web-sys: Closures

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One of the features of #[wasm_bindgen] is that you can pass closures defined in Rust off to JS. This can be a bit tricky at times, though, so the example here shows how to interact with some standard web APIs with closures.


# #![allow(unused_variables)]
#fn main() {
use js_sys::{Array, Date};
use wasm_bindgen::prelude::*;
use web_sys::{Document, Element, HtmlElement, Window};

fn run() -> Result<(), JsValue> {
    let window = web_sys::window().expect("should have a window in this context");
    let document = window.document().expect("window should have a document");

    // One of the first interesting things we can do with closures is simply
    // access stack data in Rust!
    let array = Array::new();
    let mut first_item = None;
    array.for_each(&mut |obj, idx, _arr| match idx {
        0 => {
            assert_eq!(obj, "Hello");
            first_item = obj.as_string();
        1 => assert_eq!(obj, 1),
        _ => panic!("unknown index: {}", idx),
    assert_eq!(first_item, Some("Hello".to_string()));

    // Below are some more advanced usages of the `Closure` type for closures
    // that need to live beyond our function call.

    setup_clock(&window, &document)?;

    // And now that our demo is ready to go let's switch things up so
    // everything is displayed and our loading prompt is hidden.
        .expect("should have #loading on the page")
        .expect("#loading should be an `HtmlElement`")
        .set_property("display", "none")?;
        .expect("should have #script on the page")
        .expect("#script should be an `HtmlElement`")
        .set_property("display", "block")?;


// Set up a clock on our page and update it each second to ensure it's got
// an accurate date.
// Note the usage of `Closure` here because the closure is "long lived",
// basically meaning it has to persist beyond the call to this one function.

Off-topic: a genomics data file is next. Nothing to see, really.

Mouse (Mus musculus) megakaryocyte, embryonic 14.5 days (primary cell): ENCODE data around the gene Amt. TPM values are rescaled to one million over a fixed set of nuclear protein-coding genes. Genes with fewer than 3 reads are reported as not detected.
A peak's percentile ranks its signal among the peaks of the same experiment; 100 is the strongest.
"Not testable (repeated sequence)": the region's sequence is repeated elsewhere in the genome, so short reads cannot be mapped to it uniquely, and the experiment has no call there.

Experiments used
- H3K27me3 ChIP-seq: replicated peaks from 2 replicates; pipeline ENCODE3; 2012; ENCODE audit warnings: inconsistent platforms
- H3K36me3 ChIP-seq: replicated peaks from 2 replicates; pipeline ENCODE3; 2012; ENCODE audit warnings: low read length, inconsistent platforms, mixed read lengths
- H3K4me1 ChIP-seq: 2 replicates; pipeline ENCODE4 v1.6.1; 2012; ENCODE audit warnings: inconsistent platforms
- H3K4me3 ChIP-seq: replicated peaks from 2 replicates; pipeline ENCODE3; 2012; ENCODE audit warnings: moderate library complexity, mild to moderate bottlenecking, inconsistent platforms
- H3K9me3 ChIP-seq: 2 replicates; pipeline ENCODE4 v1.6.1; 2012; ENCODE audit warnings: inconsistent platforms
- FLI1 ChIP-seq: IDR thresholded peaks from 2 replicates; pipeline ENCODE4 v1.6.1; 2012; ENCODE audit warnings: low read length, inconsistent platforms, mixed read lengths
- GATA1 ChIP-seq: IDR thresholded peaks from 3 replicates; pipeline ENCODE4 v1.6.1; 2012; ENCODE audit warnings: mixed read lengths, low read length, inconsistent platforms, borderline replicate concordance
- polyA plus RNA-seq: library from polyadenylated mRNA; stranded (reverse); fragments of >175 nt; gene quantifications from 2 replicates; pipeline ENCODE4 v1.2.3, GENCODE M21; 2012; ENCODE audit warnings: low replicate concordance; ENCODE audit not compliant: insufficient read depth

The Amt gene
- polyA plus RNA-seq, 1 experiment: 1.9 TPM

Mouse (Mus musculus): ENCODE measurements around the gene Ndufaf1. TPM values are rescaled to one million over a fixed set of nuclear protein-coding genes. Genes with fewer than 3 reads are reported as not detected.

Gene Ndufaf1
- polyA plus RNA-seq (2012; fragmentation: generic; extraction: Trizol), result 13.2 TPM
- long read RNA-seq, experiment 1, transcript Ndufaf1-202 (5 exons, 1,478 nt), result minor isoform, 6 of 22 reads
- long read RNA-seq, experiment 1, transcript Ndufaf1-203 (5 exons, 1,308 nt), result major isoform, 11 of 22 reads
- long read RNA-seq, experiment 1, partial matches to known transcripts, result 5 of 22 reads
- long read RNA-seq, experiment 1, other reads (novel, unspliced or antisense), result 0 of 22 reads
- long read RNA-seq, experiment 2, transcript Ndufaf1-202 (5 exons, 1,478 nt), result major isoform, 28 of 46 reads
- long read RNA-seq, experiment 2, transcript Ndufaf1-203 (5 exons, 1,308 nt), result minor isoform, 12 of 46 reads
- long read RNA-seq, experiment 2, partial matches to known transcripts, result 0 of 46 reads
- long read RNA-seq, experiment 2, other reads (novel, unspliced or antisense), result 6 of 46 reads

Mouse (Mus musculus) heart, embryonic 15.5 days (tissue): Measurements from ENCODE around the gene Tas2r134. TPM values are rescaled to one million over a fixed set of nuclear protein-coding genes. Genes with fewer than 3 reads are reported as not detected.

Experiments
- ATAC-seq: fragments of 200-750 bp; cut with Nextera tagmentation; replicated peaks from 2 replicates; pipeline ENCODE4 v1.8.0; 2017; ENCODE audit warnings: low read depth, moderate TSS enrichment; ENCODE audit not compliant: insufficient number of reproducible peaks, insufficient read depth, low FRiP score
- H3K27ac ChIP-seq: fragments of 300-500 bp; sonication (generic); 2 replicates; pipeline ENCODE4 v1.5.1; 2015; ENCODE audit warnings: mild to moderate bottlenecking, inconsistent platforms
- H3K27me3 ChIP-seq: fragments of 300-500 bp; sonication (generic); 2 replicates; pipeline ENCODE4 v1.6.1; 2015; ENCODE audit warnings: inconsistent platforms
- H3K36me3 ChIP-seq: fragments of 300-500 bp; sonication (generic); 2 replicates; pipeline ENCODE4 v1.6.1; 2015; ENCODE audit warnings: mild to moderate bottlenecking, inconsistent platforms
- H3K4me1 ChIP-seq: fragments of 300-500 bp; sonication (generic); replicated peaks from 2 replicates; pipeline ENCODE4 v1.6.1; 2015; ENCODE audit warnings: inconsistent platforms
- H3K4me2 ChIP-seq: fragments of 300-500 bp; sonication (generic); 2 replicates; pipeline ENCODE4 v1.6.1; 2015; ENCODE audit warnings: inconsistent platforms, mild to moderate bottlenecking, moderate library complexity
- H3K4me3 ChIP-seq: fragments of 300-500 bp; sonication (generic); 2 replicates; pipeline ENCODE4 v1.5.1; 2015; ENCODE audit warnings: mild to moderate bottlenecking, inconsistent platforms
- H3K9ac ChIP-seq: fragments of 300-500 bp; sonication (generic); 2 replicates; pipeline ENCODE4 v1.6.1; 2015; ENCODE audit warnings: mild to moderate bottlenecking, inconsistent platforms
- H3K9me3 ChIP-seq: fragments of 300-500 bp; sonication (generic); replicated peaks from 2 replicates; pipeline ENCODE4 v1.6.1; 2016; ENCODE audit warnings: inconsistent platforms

// Also of note here is the `.as_ref().unchecked_ref()` chain, which is how
// you can extract `&Function`, what `web-sys` expects, from a `Closure`
// which only hands you `&JsValue` via `AsRef`.
fn setup_clock(window: &Window, document: &Document) -> Result<(), JsValue> {
    let current_time = document
        .expect("should have #current-time on the page");
    let a = Closure::<dyn Fn()>::new(move || update_time(&current_time));
        .set_interval_with_callback_and_timeout_and_arguments_0(a.as_ref().unchecked_ref(), 1000)?;
    fn update_time(current_time: &Element) {
            Date::new_0().to_locale_string("en-GB", &JsValue::undefined()),

    // The instance of `Closure` that we created will invalidate its
    // corresponding JS callback whenever it is dropped, so if we were to
    // normally return from `setup_clock` then our registered closure will
    // raise an exception when invoked.
    // Normally we'd store the handle to later get dropped at an appropriate
    // time but for now we want it to be a global handler so we use the
    // `forget` method to drop it without invalidating the closure. Note that
    // this is leaking memory in Rust, so this should be done judiciously!


// We also want to count the number of times that our green square has been
// clicked. Our callback will update the `#num-clicks` div.
// This is pretty similar above, but showing how closures can also implement
// `FnMut()`.
fn setup_clicker(document: &Document) {
    let num_clicks = document
        .expect("should have #num-clicks on the page");
    let mut clicks = 0;
    let a = Closure::<dyn FnMut()>::new(move || {
        clicks += 1;
        .expect("should have #green-square on the page")
        .expect("#green-square be an `HtmlElement`")

    // See comments in `setup_clock` above for why we use `a.forget()`.